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CAN Bus Adapter Networking

By far one of the most common questions we get asked is about how to connect your CAN Bus Adapter to the network and how to diagnose common CAN Bus Adapter issues.

Before starting on your CAN Bus Adapter journey it’s worth understanding a couple of important points about your CAN Bus adapter.

Firstly Prohelion’s Profinity tool currently supports two different types of adapters, a Tritium Can to Ethernet bridge and SocketCanD, which is a network aware addition to the commonly used, open source SocketCan libraries.

The way these two adapters work is quite different, while they both can translate a CAN Bus network to be read on a IP network like the one your computer attaches to, the Tritium Can to Ethernet bridge mainly uses UDP and Socket Can mainly uses TCP. This makes a big difference to how they work, so lets first spend a couple of minutes understanding UDP vs TCP.

UDP vs TCP

UDP or User Datagram Protocol (Wikipedia) is a connectionless communications protocol that’s commonly used in situations where error correction or reliability are less important than performance.

While you can read up on the Wikipedia link about all the technical details, the easiest way to think about UDP is it’s a connectionless protocol so the sender of traffic will send the data unaware of if anything is listening or not. It’s like the adapter is shouting out CAN Bus message in a dark room unaware if anyone is actually listening to it. Both the Tritium adapter and SocketCanD adapter use UDP Multicast but in different ways (see the detail on the adapters for more information).

TCP or Transmission Control Protocol (Wikipedia) is often referred to as TCP/IP or TCP over the Internet Protocol (Wikipedia). It is quite different to UDP in that TCP is reliable and works in a Client / Server architecture. In TCP the ‘Client’ connects to the ‘Server’ and commences a conversation just like two people having a conversation.

In this sense TCP is fundamentally different to UDP, the ‘Client’ (Profinity) knows the ‘Server’ (the CAN Bus adapter) is present and communication is reliable. Rather than shouting in a dark room, TCP is like having a conversation, each party is aware that the other party is listening and the conversation flows naturally when we all follow the agreed protocols.

Subnets

Another concept that is important to understand when dealing with networks and that is concept of a Subnet (Wikipedia). When you connect to a network your network adapter in your computer / tablet / phone is assigned an IP address that typically is made up of four digits separated by a . for example

192.168.12.103

This is what we technically call a IPv4 network address and its purpose is to help the various routers that make up your network and the internet at large to route traffic to and from your device. Think if it as being like a phone number, these addresses are unique on your network and hence we can use it as an identifier to route network traffic to your device and no other device on the network.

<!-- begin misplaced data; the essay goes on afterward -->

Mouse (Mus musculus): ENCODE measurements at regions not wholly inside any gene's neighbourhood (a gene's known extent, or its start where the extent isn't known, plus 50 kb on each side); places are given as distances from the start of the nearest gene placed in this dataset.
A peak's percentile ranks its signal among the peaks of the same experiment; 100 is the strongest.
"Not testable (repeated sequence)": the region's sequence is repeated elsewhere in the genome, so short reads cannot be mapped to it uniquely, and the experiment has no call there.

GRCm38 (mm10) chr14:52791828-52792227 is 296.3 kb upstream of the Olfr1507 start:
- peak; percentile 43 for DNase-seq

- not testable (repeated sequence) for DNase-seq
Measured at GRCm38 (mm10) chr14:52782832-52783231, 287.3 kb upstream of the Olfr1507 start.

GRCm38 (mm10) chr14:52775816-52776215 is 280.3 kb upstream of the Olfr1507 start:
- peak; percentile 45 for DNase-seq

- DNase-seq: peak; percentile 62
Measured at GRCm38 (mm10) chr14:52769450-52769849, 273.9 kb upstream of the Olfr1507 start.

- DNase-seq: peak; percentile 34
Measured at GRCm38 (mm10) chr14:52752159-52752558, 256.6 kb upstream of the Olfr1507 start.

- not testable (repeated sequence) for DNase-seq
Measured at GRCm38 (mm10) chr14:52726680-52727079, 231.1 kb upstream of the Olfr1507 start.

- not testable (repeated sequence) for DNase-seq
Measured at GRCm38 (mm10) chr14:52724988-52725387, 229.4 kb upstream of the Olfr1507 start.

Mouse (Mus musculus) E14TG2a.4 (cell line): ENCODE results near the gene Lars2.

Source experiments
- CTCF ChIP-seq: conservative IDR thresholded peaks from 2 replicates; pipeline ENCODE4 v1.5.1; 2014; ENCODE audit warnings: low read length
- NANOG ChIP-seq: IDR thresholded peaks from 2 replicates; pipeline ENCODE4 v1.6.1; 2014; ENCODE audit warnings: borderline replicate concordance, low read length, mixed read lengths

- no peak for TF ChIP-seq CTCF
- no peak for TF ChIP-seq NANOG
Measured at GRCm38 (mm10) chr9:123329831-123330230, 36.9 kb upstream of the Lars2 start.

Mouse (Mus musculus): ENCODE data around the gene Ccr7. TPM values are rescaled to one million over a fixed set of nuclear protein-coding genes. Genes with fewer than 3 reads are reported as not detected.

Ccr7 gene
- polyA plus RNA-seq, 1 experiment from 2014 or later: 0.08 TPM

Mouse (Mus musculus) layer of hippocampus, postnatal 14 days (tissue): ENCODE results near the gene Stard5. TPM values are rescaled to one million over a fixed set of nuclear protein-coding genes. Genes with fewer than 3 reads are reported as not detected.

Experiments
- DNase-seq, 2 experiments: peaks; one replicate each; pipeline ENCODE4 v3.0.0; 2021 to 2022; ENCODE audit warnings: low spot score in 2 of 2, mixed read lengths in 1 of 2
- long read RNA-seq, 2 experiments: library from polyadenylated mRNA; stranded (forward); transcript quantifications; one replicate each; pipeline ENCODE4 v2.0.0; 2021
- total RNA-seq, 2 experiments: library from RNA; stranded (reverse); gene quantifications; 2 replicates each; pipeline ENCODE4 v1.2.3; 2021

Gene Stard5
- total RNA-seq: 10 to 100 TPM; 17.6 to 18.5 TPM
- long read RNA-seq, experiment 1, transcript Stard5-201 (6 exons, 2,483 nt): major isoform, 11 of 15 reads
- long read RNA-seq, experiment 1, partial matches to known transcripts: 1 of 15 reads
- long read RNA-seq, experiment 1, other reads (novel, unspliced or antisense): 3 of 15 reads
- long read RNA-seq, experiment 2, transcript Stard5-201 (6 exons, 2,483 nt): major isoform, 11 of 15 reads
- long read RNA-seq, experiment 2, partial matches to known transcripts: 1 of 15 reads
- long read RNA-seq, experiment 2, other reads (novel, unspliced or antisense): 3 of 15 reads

If the first three digits of two IP address are the same, for example 192.168.12.103 and 192.168.12.110, then that tells the router that receives the message that both devices are connected to the same network and hence all the router needs to do is to take the message that it receives and pass it on to the other device. If the IP address is different, for example 192.168.12.103 and 192.168.10.10 then the router needs to route the message by finding the device that is looking after the 192.168.10.x range and sending the message to it first, that device then sends the message to the device on 192.168.10.10.

At a very basic level, this is how the internet works. You can see it working by using the traceroute (or tracert) tool, which shows how a message gets from one machine to another. Try the following command to see how your laptop sends a message to Google and all the steps along the way as the routers pass the message up the chain looking for the google servers.

On Windows

tracert 8.8.8.8

On Linux / Mac

traceroute 8.8.8.8

As you can see when you run this test, sometimes it takes many hops for the message to make its way from one machine to another.

DHCP vs Static IP Address

The final concept that is worth understanding is the Dynamic Host Configuration Protocol or DHCP.

There are two ways that you can get an IP Address, either you set explicitly set the address yourself (this is called a static IP) or you can use DHCP (this is called a dynamic IP address). When you have a DHCP server on your network and you connect to the network, if you don’t have an IP address the DHCP server will automatically assign you one in a pre-configured range.

Most of the time when you are using the internet via Wifi or a cable this is what’s happening. You connect to the Wifi access point, the router recognises that you are new device and allocates you an IP address in the range that it manages, from there it can start routing your traffic and you are on your way!